Where did Infosys go Wrong?; by Bruce Buchanan, Siskind Susser
The U.S. government’s recent $34 million settlement with India-based Infosys Limited over alleged visa fraud and I-9 violations sheds more light on the H-1B visa program at a time when proposed immigration reform would change the number of visas that employers may obtain.
With a current annual cap of 65,000 visas for the H-1B category, the U.S. government alleged Infosys circumvented the H-1B cap by misusing a different, and cheaper, visa category –the temporary B-1 visitor visa– to bring computer programmers and coders from India to the United States to perform work that required legitimate H-1B visa holders or authorized workers. Generally, B-1 visitors are not authorized for employment and may only enter the United States temporarily for limited business purposes; for example, to attend business meetings or conventions. B-1 visitors are not permitted to remain in the United States and accept employment, regardless of whether they perform skilled or unskilled labor.
The investigation into Infosys’s conduct involved numerous federal agencies, including the U.S. Attorney’s Office, Immigration and Customs Enforcement (ICE) and its Homeland Security Investigations (HSI) division; U.S. Citizenship and Immigration Services (USCIS); Diplomatic Security Service (DSS); and the Department of State (DOS).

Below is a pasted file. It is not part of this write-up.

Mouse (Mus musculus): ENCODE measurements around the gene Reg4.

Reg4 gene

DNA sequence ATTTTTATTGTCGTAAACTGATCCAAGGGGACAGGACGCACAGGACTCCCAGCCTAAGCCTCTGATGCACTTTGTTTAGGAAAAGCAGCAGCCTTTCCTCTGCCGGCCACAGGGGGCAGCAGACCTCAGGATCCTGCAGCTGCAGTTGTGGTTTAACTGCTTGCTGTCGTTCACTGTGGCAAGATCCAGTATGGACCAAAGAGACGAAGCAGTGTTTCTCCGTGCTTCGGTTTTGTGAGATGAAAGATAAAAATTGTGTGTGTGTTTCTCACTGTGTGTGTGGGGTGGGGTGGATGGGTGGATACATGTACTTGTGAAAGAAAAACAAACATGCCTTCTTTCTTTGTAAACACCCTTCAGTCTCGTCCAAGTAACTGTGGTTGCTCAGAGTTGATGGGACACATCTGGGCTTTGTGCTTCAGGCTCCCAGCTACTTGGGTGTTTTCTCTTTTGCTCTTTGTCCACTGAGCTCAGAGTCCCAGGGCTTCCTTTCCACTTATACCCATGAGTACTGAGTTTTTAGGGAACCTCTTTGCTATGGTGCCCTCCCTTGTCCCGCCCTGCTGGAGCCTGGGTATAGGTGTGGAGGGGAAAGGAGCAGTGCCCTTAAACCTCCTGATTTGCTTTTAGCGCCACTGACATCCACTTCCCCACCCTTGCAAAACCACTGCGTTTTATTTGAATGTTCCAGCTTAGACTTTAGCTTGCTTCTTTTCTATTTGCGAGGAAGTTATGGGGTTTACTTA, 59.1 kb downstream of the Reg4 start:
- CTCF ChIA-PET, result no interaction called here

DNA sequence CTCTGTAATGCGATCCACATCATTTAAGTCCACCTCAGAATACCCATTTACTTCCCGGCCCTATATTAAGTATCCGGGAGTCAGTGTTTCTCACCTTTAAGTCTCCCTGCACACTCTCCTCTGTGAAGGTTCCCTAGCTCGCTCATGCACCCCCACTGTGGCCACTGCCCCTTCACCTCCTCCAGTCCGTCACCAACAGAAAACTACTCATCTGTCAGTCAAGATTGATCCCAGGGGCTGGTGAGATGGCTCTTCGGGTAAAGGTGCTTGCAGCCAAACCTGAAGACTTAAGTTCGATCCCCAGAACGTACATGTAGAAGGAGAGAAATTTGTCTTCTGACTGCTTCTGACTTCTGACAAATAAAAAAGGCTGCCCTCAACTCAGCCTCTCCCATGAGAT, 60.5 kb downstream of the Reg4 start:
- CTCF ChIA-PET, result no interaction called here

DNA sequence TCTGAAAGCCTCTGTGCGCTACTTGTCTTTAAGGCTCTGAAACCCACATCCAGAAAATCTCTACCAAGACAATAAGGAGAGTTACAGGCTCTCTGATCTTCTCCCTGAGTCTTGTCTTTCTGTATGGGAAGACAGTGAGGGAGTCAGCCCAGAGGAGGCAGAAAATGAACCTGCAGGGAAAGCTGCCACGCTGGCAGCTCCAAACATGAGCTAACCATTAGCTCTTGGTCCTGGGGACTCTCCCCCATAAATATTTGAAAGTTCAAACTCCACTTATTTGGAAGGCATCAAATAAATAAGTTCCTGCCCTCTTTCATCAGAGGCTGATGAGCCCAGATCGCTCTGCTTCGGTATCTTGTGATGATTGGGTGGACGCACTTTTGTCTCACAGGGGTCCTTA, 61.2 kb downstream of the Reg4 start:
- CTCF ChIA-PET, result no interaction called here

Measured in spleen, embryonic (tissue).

In addition to visa fraud, the U.S. government investigated I-9 form violations by Infosys. The government alleged Infosys “failed to maintain accurate I-9 forms and records” and did not “update and re-verify the employment authorization status of a large percentage of its foreign national employees for each foreign national as required by law” - the Immigration Reform and Control Act of 1986.
As part of the settlement agreement, Infosys agreed to undergo I-9 form audits for two years at its own expense to ensure compliance. For the same period, Infosys’ B-1 visa filings and related documents submitted to the government’s immigration bureaus will be subjected to further scrutiny and random sampling. The findings for both years will be reported to the U.S. Attorney for the Eastern District of Texas to determine whether Infosys remains in compliance with the settlement agreement.
Infosys’ $34 million penalty is a reminder that employers must institute policies and internal control systems, and abide by such, to prevent violations of immigration laws when employing domestic or foreign workers.